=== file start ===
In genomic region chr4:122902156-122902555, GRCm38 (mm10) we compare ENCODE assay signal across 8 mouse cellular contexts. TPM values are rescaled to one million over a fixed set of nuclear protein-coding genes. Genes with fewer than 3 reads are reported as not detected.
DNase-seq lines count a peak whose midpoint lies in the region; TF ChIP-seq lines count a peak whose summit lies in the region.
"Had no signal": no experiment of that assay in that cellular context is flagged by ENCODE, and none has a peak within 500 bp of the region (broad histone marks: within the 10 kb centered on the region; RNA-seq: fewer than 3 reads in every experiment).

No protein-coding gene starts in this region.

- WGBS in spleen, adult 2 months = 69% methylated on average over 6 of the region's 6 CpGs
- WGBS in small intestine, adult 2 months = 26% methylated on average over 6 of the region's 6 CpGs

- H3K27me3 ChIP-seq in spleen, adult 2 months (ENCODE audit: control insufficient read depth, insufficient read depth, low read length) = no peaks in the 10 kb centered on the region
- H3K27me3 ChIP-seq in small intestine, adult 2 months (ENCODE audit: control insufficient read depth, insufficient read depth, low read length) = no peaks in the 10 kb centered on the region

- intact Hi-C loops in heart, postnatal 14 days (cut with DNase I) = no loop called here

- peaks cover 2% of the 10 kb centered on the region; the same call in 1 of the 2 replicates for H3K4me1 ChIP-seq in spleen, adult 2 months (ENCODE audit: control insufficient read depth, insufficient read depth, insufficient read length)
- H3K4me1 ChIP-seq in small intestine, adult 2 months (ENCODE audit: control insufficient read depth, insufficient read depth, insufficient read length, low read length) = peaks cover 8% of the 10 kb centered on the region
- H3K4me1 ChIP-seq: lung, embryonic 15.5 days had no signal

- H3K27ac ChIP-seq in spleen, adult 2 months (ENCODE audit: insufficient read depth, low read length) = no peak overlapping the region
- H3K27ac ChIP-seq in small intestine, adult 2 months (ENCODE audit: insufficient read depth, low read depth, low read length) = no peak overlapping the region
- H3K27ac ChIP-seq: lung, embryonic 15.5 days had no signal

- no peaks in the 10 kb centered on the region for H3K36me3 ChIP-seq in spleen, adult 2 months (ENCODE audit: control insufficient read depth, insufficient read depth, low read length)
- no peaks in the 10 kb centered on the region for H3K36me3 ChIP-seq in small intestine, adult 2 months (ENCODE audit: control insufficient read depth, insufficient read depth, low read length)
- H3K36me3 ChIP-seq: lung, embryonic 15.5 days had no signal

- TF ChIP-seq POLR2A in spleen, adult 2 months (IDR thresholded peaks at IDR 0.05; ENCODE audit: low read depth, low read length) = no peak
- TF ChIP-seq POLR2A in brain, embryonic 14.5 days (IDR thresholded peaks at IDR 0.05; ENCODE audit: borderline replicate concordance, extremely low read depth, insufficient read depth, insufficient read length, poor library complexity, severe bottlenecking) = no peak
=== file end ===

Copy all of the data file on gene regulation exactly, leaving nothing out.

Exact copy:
In genomic region chr4:122902156-122902555, GRCm38 (mm10) we compare ENCODE assay signal across 8 mouse cellular contexts. TPM values are rescaled to one million over a fixed set of nuclear protein-coding genes. Genes with fewer than 3 reads are reported as not detected.
DNase-seq lines count a peak whose midpoint lies in the region; TF ChIP-seq lines count a peak whose summit lies in the region.
"Had no signal": no experiment of that assay in that cellular context is flagged by ENCODE, and none has a peak within 500 bp of the region (broad histone marks: within the 10 kb centered on the region; RNA-seq: fewer than 3 reads in every experiment).

No protein-coding gene starts in this region.

- WGBS in spleen, adult 2 months = 69% methylated on average over 6 of the region's 6 CpGs
- WGBS in small intestine, adult 2 months = 26% methylated on average over 6 of the region's 6 CpGs

- H3K27me3 ChIP-seq in spleen, adult 2 months (ENCODE audit: control insufficient read depth, insufficient read depth, low read length) = no peaks in the 10 kb centered on the region
- H3K27me3 ChIP-seq in small intestine, adult 2 months (ENCODE audit: control insufficient read depth, insufficient read depth, low read length) = no peaks in the 10 kb centered on the region

- intact Hi-C loops in heart, postnatal 14 days (cut with DNase I) = no loop called here

- peaks cover 2% of the 10 kb centered on the region; the same call in 1 of the 2 replicates for H3K4me1 ChIP-seq in spleen, adult 2 months (ENCODE audit: control insufficient read depth, insufficient read depth, insufficient read length)
- H3K4me1 ChIP-seq in small intestine, adult 2 months (ENCODE audit: control insufficient read depth, insufficient read depth, insufficient read length, low read length) = peaks cover 8% of the 10 kb centered on the region
- H3K4me1 ChIP-seq: lung, embryonic 15.5 days had no signal

- H3K27ac ChIP-seq in spleen, adult 2 months (ENCODE audit: insufficient read depth, low read length) = no peak overlapping the region
- H3K27ac ChIP-seq in small intestine, adult 2 months (ENCODE audit: insufficient read depth, low read depth, low read length) = no peak overlapping the region
- H3K27ac ChIP-seq: lung, embryonic 15.5 days had no signal

- no peaks in the 10 kb centered on the region for H3K36me3 ChIP-seq in spleen, adult 2 months (ENCODE audit: control insufficient read depth, insufficient read depth, low read length)
- no peaks in the 10 kb centered on the region for H3K36me3 ChIP-seq in small intestine, adult 2 months (ENCODE audit: control insufficient read depth, insufficient read depth, low read length)
- H3K36me3 ChIP-seq: lung, embryonic 15.5 days had no signal

- TF ChIP-seq POLR2A in spleen, adult 2 months (IDR thresholded peaks at IDR 0.05; ENCODE audit: low read depth, low read length) = no peak
- TF ChIP-seq POLR2A in brain, embryonic 14.5 days (IDR thresholded peaks at IDR 0.05; ENCODE audit: borderline replicate concordance, extremely low read depth, insufficient read depth, insufficient read length, poor library complexity, severe bottlenecking) = no peak